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Conceived and designed the experiments: MVH AH JPC. Performed the experiments: MVH TS CV AH JPC. Analyzed the data: MVH AH JPC. Contributed reagents/materials/analysis tools: MVH TS LS AH JPC. Wrote the paper: MVH LS AH JPC.
Studies of the genetic basis of drug response could help clarify mechanisms of drug action/metabolism, and facilitate development of genotype-based predictive tests of efficacy or toxicity (pharmacogenetics).
We conducted a systematic review and field synopsis of pharmacogenetic studies to quantify the scope and quality of available evidence in this field in order to inform future research.
Original research articles were identified in Medline, reference lists from 24 meta-analyses/systematic reviews/review articles and U.S. Food and Drug Administration website of approved pharmacogenetic tests.
We included any study in which either intended or adverse response to drug therapy was examined in relation to genetic variation in the germline or cancer cells in humans.
Study characteristics and data reported in abstracts were recorded. We further analysed full text from a random 10% subset of articles spanning the different subclasses of study.
From 102,264 Medline hits and 1,641 articles from other sources, we identified 1,668 primary research articles (1987 to 2007, inclusive). A high proportion of remaining articles were reviews/commentaries (ratio of reviews to primary research approximately 251). The majority of studies (81.8%) were set in Europe and North America focussing on cancer, cardiovascular disease and neurology/psychiatry. There was predominantly a candidate gene approach using common alleles, which despite small sample sizes (median 93 [IQR 40–222]) with no trend to an increase over time, generated a high proportion (74.5%) of nominally significant (p<0.05) reported associations suggesting the possibility of significance-chasing bias. Despite 136 examples of gene/drug interventions being the subject of ≥4 studies, only 31 meta-analyses were identified. The majority (69.4%) of end-points were continuous and likely surrogate rather than hard (binary) clinical end-points.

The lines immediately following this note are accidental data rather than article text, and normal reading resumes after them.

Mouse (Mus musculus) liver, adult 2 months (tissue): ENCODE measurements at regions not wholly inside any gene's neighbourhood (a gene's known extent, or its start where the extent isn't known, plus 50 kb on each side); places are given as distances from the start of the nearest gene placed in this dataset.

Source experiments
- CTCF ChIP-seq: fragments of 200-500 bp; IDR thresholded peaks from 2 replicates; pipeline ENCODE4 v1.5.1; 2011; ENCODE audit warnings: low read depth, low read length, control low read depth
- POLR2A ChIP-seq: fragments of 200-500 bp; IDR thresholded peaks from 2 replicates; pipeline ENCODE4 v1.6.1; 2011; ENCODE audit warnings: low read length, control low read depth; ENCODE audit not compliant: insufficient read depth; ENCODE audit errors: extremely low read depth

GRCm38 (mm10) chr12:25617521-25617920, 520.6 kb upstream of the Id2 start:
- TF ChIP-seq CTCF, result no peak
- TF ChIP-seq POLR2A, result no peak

The high expectation but limited translation of pharmacogenetic research thus far may be explained by the preponderance of reviews over primary research, small sample sizes, a mainly candidate gene approach, surrogate markers, an excess of nominally positive to truly positive associations and paucity of meta-analyses. Recommendations based on these findings should inform future study design to help realise the goal of personalised medicines.
Individual differences in drug efficacy, or susceptibility to adverse effects, collectively make an important contribution to the burden of ill-health , . Studying the genetic basis could reduce this by clarifying pathways and mechanisms of drug action or metabolism to inform drug development, and by the development of genotype-based predictive tests of efficacy or toxicity (pharmacogenetics).
As with research in common disease susceptibility, the path to translation involves a two stage process that first requires the reliable identification of the genetic loci involved, and then research into the healthcare applications of this knowledge, which includes critical appraisal of the performance of genotype as a predictive test. While the extent of the clinical impact of research in both areas is uncertain, the reliable identification of loci involved in drug response (pharmacogenetics) appears to be less advanced than the identification of susceptibility loci for common disease . After more than two decades of research, a continuing expansion in the range and depth of available drug therapies, and the continued promise of ‘personalized medicine,’, , , , ,  only four pharmacogenetic tests were mandated as part of the FDA drug approval pre-July 2009,  while for another 10 tests recommended by the FDA, clinical utility is not universally agreed , , . Understanding the reasons for the blocks in development of personalised medicines could help improve efficiency of future research.
Systematic reviews and field synopses previously exposed the obstacles to progress in complex disease genetics. These included: a focus on candidate genes rather than genome-wide analysis; inadequate sample size; suboptimal capture of genetic variation; and significance chasing and reporting bias; all of which led to a failure to replicate and validate genetic associations , , . These overviews , ,  were followed by improvements in research design which made an important contribution to the recent success in the identification in genes for common disease . These considerations and the absence of a prior systematic, quantitative overview of pharmacogenetic research was the motivation for the current study.